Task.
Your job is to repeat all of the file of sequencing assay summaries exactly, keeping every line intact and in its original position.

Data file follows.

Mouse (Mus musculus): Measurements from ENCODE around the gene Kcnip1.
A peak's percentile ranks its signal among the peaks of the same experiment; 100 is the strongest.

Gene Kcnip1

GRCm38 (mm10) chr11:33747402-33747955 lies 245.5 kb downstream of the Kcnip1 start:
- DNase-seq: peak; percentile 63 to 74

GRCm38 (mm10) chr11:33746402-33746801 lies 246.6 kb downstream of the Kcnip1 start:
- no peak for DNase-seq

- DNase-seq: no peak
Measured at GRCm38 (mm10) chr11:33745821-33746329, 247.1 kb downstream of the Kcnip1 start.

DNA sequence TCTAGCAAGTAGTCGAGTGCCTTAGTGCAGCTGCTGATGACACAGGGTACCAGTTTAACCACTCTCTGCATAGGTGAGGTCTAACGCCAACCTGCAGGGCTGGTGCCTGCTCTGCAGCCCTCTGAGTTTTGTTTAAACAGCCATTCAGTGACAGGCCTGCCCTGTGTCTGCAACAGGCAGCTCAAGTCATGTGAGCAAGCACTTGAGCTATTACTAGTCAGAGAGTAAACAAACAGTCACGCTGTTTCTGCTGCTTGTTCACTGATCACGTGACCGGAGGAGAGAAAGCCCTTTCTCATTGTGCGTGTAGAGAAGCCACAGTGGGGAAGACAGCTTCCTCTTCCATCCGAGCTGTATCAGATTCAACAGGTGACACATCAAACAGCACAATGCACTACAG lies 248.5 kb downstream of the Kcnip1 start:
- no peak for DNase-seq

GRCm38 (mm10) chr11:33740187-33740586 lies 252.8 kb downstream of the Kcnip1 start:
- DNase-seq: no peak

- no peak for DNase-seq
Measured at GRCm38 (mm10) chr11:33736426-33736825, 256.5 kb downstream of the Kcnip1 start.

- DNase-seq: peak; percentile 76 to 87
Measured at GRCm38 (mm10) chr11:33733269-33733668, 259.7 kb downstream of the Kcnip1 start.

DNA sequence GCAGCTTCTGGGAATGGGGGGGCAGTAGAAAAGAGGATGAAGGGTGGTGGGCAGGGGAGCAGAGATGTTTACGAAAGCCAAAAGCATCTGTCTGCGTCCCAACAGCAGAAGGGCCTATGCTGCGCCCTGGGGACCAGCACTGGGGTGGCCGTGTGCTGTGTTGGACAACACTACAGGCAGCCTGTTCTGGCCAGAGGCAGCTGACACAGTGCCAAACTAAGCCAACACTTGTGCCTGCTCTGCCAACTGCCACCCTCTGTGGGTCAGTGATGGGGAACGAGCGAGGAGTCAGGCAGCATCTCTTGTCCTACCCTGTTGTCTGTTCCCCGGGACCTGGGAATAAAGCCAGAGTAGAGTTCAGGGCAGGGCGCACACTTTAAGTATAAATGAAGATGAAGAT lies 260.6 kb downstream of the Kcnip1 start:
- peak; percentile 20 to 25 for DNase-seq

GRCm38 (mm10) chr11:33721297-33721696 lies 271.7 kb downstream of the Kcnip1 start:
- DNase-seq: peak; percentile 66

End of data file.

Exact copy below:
Mouse (Mus musculus): Measurements from ENCODE around the gene Kcnip1.
A peak's percentile ranks its signal among the peaks of the same experiment; 100 is the strongest.

Gene Kcnip1

GRCm38 (mm10) chr11:33747402-33747955 lies 245.5 kb downstream of the Kcnip1 start:
- DNase-seq: peak; percentile 63 to 74

GRCm38 (mm10) chr11:33746402-33746801 lies 246.6 kb downstream of the Kcnip1 start:
- no peak for DNase-seq

- DNase-seq: no peak
Measured at GRCm38 (mm10) chr11:33745821-33746329, 247.1 kb downstream of the Kcnip1 start.

DNA sequence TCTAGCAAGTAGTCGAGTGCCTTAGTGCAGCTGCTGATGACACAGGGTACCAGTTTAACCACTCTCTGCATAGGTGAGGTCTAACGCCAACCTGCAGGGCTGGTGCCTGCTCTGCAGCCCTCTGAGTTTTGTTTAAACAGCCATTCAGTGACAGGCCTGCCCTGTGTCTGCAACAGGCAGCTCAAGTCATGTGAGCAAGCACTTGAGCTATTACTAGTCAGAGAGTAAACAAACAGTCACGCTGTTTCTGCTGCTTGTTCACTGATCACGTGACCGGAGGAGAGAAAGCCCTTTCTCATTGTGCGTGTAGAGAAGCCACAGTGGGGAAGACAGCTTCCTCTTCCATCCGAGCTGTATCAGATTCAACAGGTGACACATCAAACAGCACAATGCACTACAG lies 248.5 kb downstream of the Kcnip1 start:
- no peak for DNase-seq

GRCm38 (mm10) chr11:33740187-33740586 lies 252.8 kb downstream of the Kcnip1 start:
- DNase-seq: no peak

- no peak for DNase-seq
Measured at GRCm38 (mm10) chr11:33736426-33736825, 256.5 kb downstream of the Kcnip1 start.

- DNase-seq: peak; percentile 76 to 87
Measured at GRCm38 (mm10) chr11:33733269-33733668, 259.7 kb downstream of the Kcnip1 start.

DNA sequence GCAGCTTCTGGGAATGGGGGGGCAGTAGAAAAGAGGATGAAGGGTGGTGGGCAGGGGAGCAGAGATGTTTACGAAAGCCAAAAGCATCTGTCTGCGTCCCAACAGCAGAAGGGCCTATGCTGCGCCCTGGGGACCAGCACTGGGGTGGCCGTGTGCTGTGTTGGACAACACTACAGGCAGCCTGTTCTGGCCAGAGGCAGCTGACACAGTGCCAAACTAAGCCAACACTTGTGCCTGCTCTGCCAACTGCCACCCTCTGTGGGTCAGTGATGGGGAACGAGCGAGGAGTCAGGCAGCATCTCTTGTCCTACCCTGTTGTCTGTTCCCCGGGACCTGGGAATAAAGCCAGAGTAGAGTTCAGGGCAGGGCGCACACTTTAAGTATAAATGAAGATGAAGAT lies 260.6 kb downstream of the Kcnip1 start:
- peak; percentile 20 to 25 for DNase-seq

GRCm38 (mm10) chr11:33721297-33721696 lies 271.7 kb downstream of the Kcnip1 start:
- DNase-seq: peak; percentile 66